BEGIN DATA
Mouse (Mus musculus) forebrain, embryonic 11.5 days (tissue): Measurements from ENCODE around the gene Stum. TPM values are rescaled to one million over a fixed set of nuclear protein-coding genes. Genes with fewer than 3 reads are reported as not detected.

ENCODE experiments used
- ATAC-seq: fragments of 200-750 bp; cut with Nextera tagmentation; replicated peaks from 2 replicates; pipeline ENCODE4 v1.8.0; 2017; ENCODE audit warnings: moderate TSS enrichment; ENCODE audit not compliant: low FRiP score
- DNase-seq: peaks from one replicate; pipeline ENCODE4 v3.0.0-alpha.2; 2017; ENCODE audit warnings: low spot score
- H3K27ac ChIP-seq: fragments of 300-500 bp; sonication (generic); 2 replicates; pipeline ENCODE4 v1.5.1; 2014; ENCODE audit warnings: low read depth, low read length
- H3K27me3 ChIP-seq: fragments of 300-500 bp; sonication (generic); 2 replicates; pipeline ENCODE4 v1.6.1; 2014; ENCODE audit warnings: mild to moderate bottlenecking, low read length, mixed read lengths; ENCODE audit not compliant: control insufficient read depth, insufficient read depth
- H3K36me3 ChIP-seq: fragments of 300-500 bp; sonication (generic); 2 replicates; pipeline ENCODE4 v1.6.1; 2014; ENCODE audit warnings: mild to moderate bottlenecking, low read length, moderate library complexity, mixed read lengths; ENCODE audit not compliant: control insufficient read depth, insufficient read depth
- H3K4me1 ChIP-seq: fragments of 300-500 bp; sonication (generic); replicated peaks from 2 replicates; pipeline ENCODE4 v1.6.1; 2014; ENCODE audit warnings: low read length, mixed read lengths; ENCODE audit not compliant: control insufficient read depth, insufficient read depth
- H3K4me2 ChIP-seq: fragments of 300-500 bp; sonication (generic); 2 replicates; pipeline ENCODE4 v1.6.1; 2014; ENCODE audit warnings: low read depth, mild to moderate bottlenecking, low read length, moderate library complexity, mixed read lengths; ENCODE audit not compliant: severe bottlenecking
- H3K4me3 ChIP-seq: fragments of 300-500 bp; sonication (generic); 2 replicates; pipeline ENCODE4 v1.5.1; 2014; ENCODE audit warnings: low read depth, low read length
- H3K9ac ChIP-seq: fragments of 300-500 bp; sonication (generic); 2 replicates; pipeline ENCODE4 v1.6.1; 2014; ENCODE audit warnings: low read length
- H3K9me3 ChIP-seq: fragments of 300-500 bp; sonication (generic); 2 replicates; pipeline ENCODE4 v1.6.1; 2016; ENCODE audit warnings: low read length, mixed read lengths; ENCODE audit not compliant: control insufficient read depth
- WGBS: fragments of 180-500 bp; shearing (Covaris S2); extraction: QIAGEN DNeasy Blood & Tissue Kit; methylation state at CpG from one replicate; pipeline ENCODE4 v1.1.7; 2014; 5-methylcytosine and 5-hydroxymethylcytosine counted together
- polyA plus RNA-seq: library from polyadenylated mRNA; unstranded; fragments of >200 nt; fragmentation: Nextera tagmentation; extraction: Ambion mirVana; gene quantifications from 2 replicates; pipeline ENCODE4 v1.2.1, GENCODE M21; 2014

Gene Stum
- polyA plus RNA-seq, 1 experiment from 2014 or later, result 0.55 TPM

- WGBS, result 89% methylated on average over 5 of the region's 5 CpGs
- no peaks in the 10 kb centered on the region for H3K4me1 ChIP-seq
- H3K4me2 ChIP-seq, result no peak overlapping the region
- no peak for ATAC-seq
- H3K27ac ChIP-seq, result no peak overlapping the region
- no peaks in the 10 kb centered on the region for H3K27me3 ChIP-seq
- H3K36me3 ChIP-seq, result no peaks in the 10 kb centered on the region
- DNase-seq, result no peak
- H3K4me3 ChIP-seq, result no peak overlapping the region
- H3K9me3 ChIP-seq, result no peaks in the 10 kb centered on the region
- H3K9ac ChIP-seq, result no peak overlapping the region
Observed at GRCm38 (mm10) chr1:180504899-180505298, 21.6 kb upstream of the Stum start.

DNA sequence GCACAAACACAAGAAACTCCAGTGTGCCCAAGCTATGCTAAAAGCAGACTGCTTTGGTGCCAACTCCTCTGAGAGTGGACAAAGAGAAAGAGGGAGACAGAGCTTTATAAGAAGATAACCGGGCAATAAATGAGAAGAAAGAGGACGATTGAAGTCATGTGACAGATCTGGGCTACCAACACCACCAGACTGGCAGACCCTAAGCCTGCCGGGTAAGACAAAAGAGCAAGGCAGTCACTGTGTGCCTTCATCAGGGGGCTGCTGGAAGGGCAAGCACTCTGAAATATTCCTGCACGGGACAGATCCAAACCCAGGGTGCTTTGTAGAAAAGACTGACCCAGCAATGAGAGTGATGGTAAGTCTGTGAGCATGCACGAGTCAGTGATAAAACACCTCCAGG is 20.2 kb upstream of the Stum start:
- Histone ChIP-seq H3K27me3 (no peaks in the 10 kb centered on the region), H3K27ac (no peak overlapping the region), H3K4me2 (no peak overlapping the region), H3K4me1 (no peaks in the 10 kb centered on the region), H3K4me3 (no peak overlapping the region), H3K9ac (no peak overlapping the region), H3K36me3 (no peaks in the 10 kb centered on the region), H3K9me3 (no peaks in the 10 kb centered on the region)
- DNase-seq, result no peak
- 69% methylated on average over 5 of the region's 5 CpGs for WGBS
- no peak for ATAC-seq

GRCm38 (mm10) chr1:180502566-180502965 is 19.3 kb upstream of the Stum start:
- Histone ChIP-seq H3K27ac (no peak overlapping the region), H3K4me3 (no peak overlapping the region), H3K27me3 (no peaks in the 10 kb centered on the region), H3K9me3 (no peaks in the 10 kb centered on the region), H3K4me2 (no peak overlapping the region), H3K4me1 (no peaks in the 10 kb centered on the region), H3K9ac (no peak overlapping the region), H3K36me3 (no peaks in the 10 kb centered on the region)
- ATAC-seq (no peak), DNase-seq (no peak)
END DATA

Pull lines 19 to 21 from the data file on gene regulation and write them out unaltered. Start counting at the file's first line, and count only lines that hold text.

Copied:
- H3K4me2 ChIP-seq, result no peak overlapping the region
- no peak for ATAC-seq
- H3K27ac ChIP-seq, result no peak overlapping the region